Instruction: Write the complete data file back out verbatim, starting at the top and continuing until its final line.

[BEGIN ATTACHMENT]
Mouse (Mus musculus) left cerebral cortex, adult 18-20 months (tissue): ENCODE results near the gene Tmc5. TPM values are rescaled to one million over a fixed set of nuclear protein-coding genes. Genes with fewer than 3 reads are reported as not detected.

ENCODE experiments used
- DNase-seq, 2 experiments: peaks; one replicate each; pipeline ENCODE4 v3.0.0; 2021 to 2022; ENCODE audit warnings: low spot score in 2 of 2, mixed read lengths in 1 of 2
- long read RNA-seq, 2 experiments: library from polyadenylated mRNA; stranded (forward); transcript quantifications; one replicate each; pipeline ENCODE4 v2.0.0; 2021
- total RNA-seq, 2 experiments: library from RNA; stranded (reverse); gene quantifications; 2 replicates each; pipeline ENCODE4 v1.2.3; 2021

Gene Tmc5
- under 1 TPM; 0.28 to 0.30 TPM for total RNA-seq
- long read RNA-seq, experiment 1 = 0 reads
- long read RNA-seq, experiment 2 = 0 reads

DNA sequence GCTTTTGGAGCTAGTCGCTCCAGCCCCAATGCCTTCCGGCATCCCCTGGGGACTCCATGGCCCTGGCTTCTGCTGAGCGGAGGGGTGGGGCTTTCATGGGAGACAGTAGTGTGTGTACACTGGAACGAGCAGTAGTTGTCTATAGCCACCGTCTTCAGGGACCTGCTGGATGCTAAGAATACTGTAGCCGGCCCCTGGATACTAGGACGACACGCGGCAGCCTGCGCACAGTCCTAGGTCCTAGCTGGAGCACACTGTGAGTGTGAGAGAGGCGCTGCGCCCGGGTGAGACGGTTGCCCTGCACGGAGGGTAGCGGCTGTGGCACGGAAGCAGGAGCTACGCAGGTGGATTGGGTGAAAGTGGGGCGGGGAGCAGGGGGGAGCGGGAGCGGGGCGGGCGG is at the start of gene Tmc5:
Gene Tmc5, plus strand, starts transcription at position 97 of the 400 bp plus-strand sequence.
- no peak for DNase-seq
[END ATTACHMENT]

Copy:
Mouse (Mus musculus) left cerebral cortex, adult 18-20 months (tissue): ENCODE results near the gene Tmc5. TPM values are rescaled to one million over a fixed set of nuclear protein-coding genes. Genes with fewer than 3 reads are reported as not detected.

ENCODE experiments used
- DNase-seq, 2 experiments: peaks; one replicate each; pipeline ENCODE4 v3.0.0; 2021 to 2022; ENCODE audit warnings: low spot score in 2 of 2, mixed read lengths in 1 of 2
- long read RNA-seq, 2 experiments: library from polyadenylated mRNA; stranded (forward); transcript quantifications; one replicate each; pipeline ENCODE4 v2.0.0; 2021
- total RNA-seq, 2 experiments: library from RNA; stranded (reverse); gene quantifications; 2 replicates each; pipeline ENCODE4 v1.2.3; 2021

Gene Tmc5
- under 1 TPM; 0.28 to 0.30 TPM for total RNA-seq
- long read RNA-seq, experiment 1 = 0 reads
- long read RNA-seq, experiment 2 = 0 reads

DNA sequence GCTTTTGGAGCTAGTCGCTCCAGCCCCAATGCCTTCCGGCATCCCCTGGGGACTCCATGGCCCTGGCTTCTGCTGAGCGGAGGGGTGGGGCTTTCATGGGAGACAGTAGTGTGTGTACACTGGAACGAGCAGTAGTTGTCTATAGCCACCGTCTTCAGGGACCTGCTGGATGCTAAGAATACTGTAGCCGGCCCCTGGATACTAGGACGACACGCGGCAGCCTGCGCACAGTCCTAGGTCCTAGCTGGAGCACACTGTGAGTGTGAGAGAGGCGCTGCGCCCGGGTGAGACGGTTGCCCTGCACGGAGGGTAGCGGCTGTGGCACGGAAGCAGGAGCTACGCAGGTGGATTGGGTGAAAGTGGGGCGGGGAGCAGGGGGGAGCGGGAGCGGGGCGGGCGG is at the start of gene Tmc5:
Gene Tmc5, plus strand, starts transcription at position 97 of the 400 bp plus-strand sequence.
- no peak for DNase-seq